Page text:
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For example, I have seen the term "LiveCD" in this web page: https://help.ubuntu.com/community/LiveCDCustomization

Why is it called a "LiveCD"?

And is ubuntu-20.04.2.0-desktop-amd64.iso also a LiveCD image?

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    "Live CD" is not an Ubuntu exclusive term. It became a common expression to refer to "a complete bootable computer installation using a CD-ROM"
    – Dan
    Jun 17 at 9:03
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    Most Ubuntu media is live, ie. bootable and usable on it's own. There are exceptions though. Default installers ubiquity (desktop), calamares (some flavors), & subiquity (server) all run on live media; though some older ISOs still use the di (debian installer) which is not a live system... Lubuntu for example used the di installer so it could be used to install on machines with <768MB of RAM (too little to use live and installer at the same time)...
    – guiverc
    Jun 17 at 9:16
  • Originally bootable media did either contain an installer which would then proceed to install to the harddisk and reboot, or a complete Linux system which could optionally but not necessarily put some of its stuff to the harddisk. A fellow student used Yggdrasil Linux like this at home in the early 1990'es. en.wikipedia.org/wiki/Yggdrasil_Linux/GNU/X Jun 18 at 15:56
  • @guiverc in the past Ubuntu was also distributed using 2 separate discs (1 install disc + 1 live disc) like this commons.wikimedia.org/wiki/File:Ubuntu-4.10-cd.jpg probably also due to the lack of memory in that era. In fact Canonical even gave out them for free to anyone in the world and I had a couple of them
    – phuclv
    Jun 19 at 9:18
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From What is LiveCD? - Computer Hope:

The name of compact discs that contain an operating system and often other programs. LiveCDs are capable of running on the computer without having to be installed and hard drive storage space is not required. These CDs are also a way for users to try an operating system without having to format their hard drive and install it. For example, many Linux distributions are available in LiveCD format allowing Microsoft Windows users to experiment with Linux without having to erase Windows.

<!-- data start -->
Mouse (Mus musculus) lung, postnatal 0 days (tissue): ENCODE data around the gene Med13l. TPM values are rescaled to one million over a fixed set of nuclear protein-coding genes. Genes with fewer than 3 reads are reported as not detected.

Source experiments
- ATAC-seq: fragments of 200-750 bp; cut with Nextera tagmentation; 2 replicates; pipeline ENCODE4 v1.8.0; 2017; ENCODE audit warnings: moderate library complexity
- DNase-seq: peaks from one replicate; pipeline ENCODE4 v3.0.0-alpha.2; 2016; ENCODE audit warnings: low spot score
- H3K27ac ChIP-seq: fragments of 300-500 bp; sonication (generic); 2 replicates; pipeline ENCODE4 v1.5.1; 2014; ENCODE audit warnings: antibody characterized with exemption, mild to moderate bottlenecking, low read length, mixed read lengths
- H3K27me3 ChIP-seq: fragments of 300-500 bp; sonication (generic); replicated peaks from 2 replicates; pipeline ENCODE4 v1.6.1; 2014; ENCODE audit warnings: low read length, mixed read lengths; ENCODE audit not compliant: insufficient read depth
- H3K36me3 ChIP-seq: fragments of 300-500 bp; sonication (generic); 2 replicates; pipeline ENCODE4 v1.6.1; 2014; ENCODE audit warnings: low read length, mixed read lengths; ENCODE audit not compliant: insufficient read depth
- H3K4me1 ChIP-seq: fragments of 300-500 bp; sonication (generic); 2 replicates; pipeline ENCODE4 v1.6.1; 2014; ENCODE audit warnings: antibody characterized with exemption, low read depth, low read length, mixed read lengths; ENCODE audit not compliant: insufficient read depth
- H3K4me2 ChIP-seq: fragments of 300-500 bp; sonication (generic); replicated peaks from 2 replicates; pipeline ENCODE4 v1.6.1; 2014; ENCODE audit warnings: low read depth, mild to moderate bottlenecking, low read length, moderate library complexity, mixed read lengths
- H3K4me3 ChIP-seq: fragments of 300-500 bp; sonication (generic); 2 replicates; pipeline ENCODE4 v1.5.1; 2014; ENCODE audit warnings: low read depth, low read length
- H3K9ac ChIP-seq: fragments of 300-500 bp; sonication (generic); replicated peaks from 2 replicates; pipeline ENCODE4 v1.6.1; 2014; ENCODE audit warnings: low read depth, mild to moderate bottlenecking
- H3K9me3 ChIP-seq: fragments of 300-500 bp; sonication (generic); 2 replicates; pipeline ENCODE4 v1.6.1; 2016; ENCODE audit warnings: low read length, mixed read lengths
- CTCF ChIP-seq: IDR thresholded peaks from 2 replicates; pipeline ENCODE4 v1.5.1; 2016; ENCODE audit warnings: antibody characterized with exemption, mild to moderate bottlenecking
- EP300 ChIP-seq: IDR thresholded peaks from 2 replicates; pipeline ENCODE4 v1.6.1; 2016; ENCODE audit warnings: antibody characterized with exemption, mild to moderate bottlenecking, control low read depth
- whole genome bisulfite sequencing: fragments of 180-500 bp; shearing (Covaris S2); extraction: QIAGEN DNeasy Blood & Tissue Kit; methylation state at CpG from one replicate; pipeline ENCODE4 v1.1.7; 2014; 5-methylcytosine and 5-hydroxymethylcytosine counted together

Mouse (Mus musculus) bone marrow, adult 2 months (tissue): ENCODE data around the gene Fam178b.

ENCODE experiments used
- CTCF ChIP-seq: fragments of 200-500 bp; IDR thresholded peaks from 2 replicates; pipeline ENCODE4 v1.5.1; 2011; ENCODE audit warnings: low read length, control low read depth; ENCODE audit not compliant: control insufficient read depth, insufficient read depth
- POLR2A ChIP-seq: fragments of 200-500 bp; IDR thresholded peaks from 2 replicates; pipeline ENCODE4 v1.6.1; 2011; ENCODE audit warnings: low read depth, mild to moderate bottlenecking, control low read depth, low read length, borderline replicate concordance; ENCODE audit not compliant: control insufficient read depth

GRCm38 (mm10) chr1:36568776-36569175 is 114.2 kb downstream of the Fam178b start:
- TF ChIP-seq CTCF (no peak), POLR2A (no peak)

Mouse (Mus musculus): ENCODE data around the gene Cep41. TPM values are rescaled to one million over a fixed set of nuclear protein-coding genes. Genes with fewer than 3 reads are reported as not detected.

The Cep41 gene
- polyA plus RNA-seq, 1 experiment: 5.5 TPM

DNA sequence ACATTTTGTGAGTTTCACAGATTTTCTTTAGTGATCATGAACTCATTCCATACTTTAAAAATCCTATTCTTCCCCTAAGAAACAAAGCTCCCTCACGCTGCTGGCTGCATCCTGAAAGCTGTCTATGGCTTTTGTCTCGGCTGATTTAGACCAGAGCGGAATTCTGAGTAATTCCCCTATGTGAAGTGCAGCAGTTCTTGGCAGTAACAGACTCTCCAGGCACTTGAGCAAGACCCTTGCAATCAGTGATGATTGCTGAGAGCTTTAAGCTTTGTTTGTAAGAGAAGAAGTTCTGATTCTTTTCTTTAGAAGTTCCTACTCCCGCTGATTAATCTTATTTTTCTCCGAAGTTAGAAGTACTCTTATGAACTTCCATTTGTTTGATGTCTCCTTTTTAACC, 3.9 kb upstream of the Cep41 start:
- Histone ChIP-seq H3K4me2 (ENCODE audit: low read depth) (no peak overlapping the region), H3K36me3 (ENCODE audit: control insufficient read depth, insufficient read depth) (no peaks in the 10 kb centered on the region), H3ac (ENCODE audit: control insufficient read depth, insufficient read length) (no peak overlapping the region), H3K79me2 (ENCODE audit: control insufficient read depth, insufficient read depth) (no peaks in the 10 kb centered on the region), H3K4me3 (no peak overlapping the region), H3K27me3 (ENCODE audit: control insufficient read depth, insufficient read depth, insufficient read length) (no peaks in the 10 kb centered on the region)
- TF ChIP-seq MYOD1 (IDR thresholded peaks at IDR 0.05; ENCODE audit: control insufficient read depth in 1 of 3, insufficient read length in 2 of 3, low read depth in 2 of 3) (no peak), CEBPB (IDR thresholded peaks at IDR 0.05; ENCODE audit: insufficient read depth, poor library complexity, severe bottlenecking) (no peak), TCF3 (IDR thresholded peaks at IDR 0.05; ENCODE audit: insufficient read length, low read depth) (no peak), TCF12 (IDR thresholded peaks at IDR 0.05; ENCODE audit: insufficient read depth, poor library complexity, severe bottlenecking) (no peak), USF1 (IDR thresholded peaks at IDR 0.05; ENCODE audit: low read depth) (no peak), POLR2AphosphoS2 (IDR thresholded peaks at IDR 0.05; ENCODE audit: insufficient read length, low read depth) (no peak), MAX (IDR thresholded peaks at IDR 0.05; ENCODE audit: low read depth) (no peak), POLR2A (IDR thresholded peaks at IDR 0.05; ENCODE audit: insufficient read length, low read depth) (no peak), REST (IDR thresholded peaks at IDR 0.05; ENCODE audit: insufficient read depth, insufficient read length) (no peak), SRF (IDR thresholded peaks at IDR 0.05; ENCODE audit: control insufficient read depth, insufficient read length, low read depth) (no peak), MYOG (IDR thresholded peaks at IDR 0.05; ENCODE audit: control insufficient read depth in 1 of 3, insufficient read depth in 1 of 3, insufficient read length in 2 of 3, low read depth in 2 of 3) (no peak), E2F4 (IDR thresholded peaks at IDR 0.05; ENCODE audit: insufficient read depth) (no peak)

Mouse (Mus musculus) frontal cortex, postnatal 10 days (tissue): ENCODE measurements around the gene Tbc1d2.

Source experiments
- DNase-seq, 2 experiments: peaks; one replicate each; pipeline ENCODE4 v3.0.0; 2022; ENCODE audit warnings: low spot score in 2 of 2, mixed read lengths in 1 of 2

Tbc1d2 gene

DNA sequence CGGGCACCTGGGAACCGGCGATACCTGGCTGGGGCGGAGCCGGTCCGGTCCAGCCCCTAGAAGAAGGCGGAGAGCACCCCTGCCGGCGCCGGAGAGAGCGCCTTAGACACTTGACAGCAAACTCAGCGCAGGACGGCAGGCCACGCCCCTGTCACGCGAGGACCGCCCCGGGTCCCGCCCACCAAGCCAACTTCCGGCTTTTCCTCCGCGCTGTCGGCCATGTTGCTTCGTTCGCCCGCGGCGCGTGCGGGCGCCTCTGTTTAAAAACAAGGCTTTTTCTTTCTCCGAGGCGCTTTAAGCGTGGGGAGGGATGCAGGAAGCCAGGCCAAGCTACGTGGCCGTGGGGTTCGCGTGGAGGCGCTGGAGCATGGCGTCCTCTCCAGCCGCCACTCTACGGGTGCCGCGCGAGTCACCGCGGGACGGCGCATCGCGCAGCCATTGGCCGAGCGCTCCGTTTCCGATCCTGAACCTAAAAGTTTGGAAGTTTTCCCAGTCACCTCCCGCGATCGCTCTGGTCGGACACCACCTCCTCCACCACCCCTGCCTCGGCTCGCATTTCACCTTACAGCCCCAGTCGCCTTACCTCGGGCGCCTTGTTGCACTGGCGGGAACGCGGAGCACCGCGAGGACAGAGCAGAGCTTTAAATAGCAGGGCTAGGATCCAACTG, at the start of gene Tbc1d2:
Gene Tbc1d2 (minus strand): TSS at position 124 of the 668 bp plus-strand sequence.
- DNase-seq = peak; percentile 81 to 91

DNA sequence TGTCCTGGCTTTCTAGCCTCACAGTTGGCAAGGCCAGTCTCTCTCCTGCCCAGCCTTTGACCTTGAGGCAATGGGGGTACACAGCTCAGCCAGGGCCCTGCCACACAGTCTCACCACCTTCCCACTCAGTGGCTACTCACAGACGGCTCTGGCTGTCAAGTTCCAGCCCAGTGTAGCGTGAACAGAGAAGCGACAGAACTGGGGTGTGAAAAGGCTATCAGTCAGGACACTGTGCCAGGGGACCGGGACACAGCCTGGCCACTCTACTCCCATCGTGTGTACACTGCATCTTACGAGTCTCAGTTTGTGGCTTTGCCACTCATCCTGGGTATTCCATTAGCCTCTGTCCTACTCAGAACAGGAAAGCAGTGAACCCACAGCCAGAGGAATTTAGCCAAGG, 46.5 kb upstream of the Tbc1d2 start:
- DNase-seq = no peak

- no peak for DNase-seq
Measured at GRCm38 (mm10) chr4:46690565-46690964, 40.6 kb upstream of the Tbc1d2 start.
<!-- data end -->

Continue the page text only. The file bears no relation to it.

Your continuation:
Many LiveCDs are saved as an ISO image, allowing a user to create a CD directly from the ISO without having to set up the CD manually. An example of a LiveCD is the Anonym.OS LiveCD, an OpenBSD OS designed to help keep the user anonymous on a network and the Internet.

And no, ubuntu-20.04.2.0-desktop-amd64.iso isn't a LiveCD until you make it a LiveCD.

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    I would add that this expression is growing synonymous with "live USB", and are being used pretty much interchangeably: it depends whichever interface an user has easier access to. Also, a technical detail: since OS iso's do not tend to fit the capacity limit of the traditional CD format any more, we now, even when it's an optical data device, rather have "live DVD"s.
    – Levente
    Jun 17 at 9:18
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    @Levente Therefore I prefer the term "live system", "live media" or "live session" (depending on the context) instead of "live CD/DVD/USB".
    – raj
    Jun 17 at 12:04
  • @muru hey man i am new here so i dont know that i can do that or not so i just wanted to share the info if this user cant search it from google so i provided him from google what's the problem here Jun 17 at 15:20
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    @ShubhangKakkar Generally (and legally) speaking you should know that you shouldn't plagiarize, anywhere, under no circumstance. There are situations where you can quote something and properly disclose the source but never as this where you posted something copied from somewhere else and tried to pass it as your own. Jun 17 at 15:23
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    OP's asking if the ISO is a "LiveCD image", which it is
    – wjandrea
    Jun 19 at 1:30
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Most Ubuntu media is live, ie. bootable and usable on it's own, allowing you to try before install. There are exceptions though (that aren't EOL or end-of-life yet)

Default installers

  • ubiquity (desktop),
  • calamares (some desktop flavors),
  • subiquity (server)

all run on live media; though some older ISOs still use the di (debian installer) which is not a live system.

Lubuntu for example used the di installer on alternate media so it could be used to install on machines with <768MB of RAM (too little to use live and installer at the same time). Non live media though is mostly EOL (eg. Lubuntu no longer supports 18.04 which was the last release that provided non-live media)

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    FYI: I ignored the word CD... Ubuntu refers to all installation media as the CD, so if you used tape, CD, DVD, HDD, SSD, flash-media, thumb-drive, it's all referred to as the CD (installation media) ... eg. CD Integrity Check docs applies regardless of the media you write your ISO to (also note the CD Integrity Check refers to older releases, 20.04 media & later does it differently)
    – guiverc
    Jun 17 at 12:03
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LiveCD - this means that this disk contains an OS or a program that can be run from the disk itself, without having to install it on another media

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